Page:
Thursday, July 5, 2012

Short Story: The Plane and the Calculator

This is a scheduled post. I've been traveling a bit these past few weeks and one of the things I know to do is to power down all electronic devices for takeoff and landing. Regardless, a Kindle, which barely uses any power at all, shouldn't interfere in any way or form with aircraft operations. The worry perhaps is about radio or wifi devices, but those settings can be disabled so why the constant fear? I've heard some people saying it's necessary and others saying the opposite. Still, it's annoying to be reading a book on your e-reader and have to turn it off. Score another one for "dead-tree" books.

While thinking about this, and unable to sleep, I wrote this very short story about what would happen if someone disregards those rules. Clearly, this is all tongue-in-cheek as I doubt the severity of the situation or that a calculator, of all electronic devices, could cause it. Note, though that calculators are among the devices that can't be used during takeoff and landing.

It should be noted that I am not an author, so I make no claims as to whether the story is good or not.


The Plane and the Calculator
by Vir Strakul

The plane shook and plummeted another 50 feet.

"The controls aren't responding!" cried James, the copilot.
"There's some kind of electrical disturbance," replied the pilot.

***

Simon was just your average high school teacher, flying out to meet with his sister in Hawaii.
It was a last minute trip, given the sudden accident, so he had brought along some of his work to do on the plane ride.
This time it was grading homework. Boring.
The problem was he didn't think things through when he gave out the assignment. He should have said "What are the absolute magnitudes of these 5 stars?", rather than having thie students pick their own stars. He guessed it was more engaging this way, but it meant he had to work through the numbers himself.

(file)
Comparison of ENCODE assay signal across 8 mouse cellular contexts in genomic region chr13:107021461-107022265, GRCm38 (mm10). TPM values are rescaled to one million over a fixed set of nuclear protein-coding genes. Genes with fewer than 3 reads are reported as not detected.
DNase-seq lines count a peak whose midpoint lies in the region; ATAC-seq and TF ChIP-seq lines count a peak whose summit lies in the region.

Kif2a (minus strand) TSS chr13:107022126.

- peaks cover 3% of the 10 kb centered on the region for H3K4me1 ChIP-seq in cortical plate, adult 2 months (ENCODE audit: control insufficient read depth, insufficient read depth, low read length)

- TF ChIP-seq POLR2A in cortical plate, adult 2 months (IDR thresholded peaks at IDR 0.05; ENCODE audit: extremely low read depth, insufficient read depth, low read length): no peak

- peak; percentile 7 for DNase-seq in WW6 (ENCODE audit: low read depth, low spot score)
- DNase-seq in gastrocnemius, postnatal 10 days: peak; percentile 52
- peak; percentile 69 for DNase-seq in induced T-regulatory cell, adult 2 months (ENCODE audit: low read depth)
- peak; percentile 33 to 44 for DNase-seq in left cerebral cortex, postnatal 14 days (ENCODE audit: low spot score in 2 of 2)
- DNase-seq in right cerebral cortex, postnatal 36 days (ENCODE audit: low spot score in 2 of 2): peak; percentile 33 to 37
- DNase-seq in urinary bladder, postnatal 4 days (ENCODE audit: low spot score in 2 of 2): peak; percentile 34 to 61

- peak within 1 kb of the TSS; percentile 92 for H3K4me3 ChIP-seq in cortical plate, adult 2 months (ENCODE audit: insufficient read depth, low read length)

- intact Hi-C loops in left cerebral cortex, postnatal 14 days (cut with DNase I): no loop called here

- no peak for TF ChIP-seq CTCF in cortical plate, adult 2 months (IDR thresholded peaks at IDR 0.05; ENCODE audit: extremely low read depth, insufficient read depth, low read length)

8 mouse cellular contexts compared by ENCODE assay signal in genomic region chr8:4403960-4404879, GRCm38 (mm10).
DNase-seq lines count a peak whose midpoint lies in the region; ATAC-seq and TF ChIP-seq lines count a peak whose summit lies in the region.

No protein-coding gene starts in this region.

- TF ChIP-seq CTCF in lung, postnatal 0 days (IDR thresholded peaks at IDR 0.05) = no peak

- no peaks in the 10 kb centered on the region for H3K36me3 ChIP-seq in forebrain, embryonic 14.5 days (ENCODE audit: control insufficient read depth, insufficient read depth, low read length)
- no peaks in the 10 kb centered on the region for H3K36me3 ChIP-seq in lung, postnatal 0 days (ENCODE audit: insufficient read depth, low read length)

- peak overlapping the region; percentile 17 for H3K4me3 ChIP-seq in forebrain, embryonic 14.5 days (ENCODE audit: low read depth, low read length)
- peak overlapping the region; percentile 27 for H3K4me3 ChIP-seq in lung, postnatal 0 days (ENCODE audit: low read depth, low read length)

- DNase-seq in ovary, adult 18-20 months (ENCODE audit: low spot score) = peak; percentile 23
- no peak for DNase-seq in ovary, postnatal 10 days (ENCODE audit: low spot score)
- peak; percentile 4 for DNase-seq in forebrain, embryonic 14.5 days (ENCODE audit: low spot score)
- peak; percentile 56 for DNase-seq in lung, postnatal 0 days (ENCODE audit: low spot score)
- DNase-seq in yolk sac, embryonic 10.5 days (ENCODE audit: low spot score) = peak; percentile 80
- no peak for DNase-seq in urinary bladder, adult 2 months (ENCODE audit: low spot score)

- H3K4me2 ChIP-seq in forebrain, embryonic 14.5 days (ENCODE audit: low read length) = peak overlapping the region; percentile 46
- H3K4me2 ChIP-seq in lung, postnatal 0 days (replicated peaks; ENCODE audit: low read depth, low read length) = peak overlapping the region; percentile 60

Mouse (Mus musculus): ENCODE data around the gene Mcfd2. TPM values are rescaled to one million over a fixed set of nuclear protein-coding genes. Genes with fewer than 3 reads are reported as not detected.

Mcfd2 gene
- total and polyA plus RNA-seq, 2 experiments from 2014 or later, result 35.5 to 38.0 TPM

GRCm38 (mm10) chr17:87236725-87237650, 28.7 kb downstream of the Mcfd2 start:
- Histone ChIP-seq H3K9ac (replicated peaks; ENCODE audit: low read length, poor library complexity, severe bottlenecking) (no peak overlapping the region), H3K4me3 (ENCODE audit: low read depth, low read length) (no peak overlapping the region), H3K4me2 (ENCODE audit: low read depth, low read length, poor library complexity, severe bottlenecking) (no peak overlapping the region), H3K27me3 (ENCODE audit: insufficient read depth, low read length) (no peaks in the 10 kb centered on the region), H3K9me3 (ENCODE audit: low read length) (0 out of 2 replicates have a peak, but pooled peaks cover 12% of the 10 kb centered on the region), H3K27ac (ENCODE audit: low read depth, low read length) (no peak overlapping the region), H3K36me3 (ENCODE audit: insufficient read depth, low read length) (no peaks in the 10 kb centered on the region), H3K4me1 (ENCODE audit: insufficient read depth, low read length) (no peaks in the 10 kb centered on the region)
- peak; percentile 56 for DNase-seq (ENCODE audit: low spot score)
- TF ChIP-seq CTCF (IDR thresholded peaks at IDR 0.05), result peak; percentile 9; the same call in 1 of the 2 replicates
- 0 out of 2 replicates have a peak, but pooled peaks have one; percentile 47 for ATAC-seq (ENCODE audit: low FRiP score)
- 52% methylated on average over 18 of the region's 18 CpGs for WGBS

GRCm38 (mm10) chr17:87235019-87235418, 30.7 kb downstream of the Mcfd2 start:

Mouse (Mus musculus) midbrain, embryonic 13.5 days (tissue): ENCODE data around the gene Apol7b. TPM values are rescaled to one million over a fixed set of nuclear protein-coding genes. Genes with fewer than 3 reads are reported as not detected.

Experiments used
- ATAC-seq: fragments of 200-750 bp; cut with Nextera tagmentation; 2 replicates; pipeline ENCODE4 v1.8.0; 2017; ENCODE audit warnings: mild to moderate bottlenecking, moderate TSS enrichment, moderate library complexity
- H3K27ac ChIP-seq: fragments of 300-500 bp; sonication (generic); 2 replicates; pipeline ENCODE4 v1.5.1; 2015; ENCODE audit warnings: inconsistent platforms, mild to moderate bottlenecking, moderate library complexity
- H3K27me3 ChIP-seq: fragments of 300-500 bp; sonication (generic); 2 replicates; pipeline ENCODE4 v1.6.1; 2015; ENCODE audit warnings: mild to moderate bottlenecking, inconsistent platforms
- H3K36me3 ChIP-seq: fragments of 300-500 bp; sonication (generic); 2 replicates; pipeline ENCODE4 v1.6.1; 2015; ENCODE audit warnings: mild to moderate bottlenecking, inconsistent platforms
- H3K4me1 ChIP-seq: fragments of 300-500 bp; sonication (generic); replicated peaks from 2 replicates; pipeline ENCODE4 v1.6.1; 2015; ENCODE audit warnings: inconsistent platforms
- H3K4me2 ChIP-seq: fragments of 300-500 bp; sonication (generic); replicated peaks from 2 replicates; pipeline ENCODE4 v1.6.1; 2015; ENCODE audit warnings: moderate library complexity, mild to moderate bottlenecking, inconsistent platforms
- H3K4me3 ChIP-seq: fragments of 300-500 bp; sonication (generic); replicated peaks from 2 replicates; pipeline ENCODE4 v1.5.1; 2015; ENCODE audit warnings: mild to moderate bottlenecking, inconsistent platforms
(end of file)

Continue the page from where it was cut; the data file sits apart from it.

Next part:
Just a little bit of logarithms and some arithmetic, but still, most people (himself included) cant do logarithms in their head. Hence the need for a calculator.

He was using an old calculator just barely useful for this work. It was solar powered, so as long as he had light he was good to go. His phone had a better calculator, but they were taxiing at the moment and he knew you had to...
"Sir! You need to turn that off."
"Turn what off?"
"Your phone. It needs to be off"
"This is a calculator, not a phone. It doesn't even have an off button"
"Oh, well you should stow it away and stop using it"
Simon sighed. 
He put it away, but immediately took it out once the stewardless left.
Seriously? They think a cheap calculator like this is going to be a problem?

***

The weather was clear, with low winds and visibility out to 20 miles. A perfect day for a routine flight from the Los Angeles International Airport.
Captain Rob had done this a million times. Well, maybe not a million times, but certainly often enough.
"Hey, there's this cool book I read the other day. You might like it, James."
"Yeah? What's it called?" replied James, as Rob led the plane on the runway.
"Redshirts. Remind me to lend it to you sometime"
A few minutes of communicating with the tower, extend flaps, increase throttle, rotate, and with that they were in the air. Another perfect liftoff.
"What was the name of the book again? Redskirts?" asked James as the plane gained altitude.
"Nah man, Redshirts, like the Star Trek guys."
"Oh, that sounds.... HOLY SHIT, what are you doing!!" cried James, as the plane suddenly tilted violently to the left.
"I'm not doing anything, something's wrong with the controls!"
The altimeter and velocity indicators were flying wild. Controls weren't responding, even the radio cut off. 
The plane dropped.

***

Babies started crying. I mean, they always cry on airplanes, but this time they started crying earlier. They weren't the only ones with their nerves on edge, though.
"Remain in your seats with your seatbelts fastened!" the stewardess screamed.
Simon seriously doubted anyone could walk with a plane tilting like this. He could barely work on the grading as it was.
His calculator slipped from his desk and fell to the aisle. Oh, I was supposed to put the tray table up, wasn't I, thought Simon.
He was about to pick up his calculator, but the stewardess noticed.
"Sir! I told you that had to be turned off! It interferes with the instruments!"
"It's only a calculator!"
The stewardess, in a fit of annoyance or perhaps fear, smashed the calculator with her heel.
The display died down and immediately the plane leveled off and startng gaining altitude again.
"Umm, oops," said Simon, as several of the other passengers turned to glare at him.
Who would have thought?


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